Jim Cramer: And they sure do there.
Tim Gokey: And it's a great time.
Jim Cramer: Well, okay. So, this brings me to something that I really like. Some of the largest companies are doing splits. Now, we know that splits don't create value. But I have been advocating for people who want to own a piece of Amazon, they should own a fraction. What's the difference between owning a fraction of a share and then if a company splits, being able to vote on ten shares?
Tim Gokey: Well, I think that it's interesting between fractional shares and splits, I mean, traditionally, companies split sort of as a sign of what they think the future is, but also to lower the overall price to be able to bring in more investors and make it more accessible. Because when a single share gets to be more than $1,000, then that can be problematic for people to do. I do think that fractional shares, which are still sort of new and are not necessarily available on every investing platform, is a way to substitute for that. And I think the voting implications are probably about the same between the two.
Jim Cramer: All right. Now, I find what's interesting, the process you're talking about, in many cases, is as intriguing to younger people as stock price appreciation. I'm an appreciation guy. You know, look, I'm trying very hard to be like my kids. One of my daughters was furious about what happened at Disney. She just said, listen, I can't own this. This company is just, it is a travesty of what I thought. I never even I said, well, if it goes up, then go take the money and support your cause. I think your technology has changed things. What you held up is rather remarkable, Tim, and that is what's driving a lot of the ease with which people are being able to voice their concerns.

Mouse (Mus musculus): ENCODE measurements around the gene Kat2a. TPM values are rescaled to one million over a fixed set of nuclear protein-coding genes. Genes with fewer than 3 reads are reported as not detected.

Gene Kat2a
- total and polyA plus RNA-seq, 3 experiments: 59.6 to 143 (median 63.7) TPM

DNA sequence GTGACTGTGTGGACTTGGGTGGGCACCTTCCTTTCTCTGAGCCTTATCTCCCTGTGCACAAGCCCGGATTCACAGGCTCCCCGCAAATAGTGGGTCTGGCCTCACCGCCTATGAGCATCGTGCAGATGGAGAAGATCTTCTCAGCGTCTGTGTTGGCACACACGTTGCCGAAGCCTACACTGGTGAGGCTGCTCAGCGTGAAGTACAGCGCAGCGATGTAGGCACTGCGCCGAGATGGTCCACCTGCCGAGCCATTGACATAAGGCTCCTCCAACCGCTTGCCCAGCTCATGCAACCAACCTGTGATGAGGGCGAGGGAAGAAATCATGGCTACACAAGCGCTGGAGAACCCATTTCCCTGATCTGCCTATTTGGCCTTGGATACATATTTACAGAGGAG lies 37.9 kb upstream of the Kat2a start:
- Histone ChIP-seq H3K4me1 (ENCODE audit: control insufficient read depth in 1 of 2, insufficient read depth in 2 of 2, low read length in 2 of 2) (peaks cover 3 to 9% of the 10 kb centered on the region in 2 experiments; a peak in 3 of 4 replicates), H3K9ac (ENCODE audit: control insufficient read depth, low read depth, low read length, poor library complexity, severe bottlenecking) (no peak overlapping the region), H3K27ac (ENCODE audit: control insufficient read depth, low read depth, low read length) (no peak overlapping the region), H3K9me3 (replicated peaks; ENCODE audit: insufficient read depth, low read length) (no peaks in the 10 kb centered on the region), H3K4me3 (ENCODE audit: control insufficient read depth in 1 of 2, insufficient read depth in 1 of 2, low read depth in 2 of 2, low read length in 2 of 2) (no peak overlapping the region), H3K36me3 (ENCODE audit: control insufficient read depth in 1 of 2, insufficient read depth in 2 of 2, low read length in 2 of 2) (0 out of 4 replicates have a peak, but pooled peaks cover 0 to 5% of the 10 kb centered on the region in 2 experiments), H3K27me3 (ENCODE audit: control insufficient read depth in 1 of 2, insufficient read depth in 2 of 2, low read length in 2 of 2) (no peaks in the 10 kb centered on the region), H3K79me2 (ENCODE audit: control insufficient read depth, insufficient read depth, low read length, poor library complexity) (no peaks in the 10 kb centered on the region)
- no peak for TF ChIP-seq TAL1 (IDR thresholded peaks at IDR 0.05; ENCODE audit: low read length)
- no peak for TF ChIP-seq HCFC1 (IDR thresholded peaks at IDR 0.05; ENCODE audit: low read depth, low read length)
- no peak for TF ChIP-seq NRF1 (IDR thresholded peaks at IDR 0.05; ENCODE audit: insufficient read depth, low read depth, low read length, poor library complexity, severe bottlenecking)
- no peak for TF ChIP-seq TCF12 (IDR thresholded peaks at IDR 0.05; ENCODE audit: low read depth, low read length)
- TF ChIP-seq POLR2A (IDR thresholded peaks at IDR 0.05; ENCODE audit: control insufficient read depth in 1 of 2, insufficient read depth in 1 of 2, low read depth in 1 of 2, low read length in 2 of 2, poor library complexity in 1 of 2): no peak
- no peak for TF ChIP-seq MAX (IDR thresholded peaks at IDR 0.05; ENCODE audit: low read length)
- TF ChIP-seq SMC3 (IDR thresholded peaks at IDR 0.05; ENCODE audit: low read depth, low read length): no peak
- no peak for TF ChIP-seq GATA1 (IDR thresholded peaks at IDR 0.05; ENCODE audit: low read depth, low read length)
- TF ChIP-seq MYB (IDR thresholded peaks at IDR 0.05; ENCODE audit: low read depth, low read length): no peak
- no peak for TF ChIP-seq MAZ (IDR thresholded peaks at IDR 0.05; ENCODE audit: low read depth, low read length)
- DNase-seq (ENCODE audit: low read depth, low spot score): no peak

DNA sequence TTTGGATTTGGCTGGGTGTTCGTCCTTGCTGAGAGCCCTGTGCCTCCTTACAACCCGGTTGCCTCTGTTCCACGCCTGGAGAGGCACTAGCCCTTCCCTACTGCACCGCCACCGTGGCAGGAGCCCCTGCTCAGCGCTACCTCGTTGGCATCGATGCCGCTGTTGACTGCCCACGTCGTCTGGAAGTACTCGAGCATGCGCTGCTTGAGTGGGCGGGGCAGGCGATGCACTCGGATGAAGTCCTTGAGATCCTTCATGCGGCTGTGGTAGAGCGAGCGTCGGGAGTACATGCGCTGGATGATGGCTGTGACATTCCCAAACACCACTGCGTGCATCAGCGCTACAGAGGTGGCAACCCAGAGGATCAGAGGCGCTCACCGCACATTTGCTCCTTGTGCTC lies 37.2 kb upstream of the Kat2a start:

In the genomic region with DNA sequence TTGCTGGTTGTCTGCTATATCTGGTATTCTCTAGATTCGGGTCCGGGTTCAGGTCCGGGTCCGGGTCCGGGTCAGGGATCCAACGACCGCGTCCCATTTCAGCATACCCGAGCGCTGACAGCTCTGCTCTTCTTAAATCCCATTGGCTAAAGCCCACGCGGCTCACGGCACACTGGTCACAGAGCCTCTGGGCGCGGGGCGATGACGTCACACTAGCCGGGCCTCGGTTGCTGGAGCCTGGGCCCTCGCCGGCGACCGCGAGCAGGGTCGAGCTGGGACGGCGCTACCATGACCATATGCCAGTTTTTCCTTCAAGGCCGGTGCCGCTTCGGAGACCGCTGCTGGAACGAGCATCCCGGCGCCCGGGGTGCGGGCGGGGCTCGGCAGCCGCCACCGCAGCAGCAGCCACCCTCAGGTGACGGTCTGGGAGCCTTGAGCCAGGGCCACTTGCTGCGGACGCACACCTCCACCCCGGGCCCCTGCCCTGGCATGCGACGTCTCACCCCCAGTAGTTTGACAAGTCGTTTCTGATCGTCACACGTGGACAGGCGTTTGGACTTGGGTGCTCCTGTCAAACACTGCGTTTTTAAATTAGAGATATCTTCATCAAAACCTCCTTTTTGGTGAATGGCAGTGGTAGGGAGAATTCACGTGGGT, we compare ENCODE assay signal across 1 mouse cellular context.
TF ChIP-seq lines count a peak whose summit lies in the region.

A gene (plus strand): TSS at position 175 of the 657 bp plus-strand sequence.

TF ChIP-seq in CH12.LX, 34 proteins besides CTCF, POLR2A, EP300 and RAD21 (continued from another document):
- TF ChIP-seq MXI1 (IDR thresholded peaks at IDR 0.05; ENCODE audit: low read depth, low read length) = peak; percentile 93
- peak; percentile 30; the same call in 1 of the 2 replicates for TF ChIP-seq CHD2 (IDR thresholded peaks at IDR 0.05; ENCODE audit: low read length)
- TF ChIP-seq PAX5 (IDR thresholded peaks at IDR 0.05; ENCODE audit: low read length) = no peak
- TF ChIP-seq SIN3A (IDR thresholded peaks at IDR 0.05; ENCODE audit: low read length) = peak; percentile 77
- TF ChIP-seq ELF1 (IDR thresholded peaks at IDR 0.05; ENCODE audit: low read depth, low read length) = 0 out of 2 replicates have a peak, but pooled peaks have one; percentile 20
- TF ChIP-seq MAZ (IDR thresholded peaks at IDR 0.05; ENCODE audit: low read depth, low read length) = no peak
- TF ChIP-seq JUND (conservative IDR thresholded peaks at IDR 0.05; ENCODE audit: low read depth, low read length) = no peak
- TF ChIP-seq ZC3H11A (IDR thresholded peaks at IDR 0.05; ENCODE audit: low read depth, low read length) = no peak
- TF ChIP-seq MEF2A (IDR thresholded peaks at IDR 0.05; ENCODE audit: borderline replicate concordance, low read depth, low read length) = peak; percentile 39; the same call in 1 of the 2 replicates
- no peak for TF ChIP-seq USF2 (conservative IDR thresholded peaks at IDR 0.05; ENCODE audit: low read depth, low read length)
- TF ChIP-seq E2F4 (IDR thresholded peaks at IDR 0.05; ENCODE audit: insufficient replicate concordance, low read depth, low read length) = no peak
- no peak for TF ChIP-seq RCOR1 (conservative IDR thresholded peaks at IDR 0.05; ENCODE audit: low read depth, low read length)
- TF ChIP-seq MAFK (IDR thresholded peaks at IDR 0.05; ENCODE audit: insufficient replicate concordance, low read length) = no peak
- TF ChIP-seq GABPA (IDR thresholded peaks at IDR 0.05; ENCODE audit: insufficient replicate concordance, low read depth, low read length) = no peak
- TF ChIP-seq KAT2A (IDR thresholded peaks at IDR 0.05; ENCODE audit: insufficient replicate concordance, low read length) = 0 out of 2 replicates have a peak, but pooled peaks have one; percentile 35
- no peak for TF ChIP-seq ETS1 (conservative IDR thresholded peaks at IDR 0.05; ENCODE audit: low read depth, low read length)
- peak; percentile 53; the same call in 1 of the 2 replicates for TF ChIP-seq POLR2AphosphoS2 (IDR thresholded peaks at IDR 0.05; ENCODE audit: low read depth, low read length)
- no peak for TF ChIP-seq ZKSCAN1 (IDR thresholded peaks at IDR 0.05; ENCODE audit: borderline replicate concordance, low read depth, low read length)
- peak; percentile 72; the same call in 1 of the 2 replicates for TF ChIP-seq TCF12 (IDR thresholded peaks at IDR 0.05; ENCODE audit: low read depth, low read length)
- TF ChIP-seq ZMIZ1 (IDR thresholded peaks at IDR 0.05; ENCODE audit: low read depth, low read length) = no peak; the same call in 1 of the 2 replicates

Tim Gokey: I think that's right. I think, particularly in the future as people sign up for what are the topics that they're interested in so that if there is a proposal, there is something on the ballot, they'll be notified about it and be able to take action, I think that takes that ease right to the next level. So, I don't have to sort through if it's a routine proxy, maybe I don't care as much about it, but if it's one where there is a topic, then I do care about it. And I think you mentioned earlier on in your open about pass through voting so this year, as you know, but for your listeners really interesting point, the passive side is getting to be so big but some of the biggest passive players like BlackRock, they announced this year that they are going to pass down the vote to now their shareholders. Now, they're doing it right now just on the institutional side to institutional shareholders. But in the future, that could evolve to be retail voters. And then to make that practical, it would have to be for an issue that you're interested in because no one wants to get 500 proxy.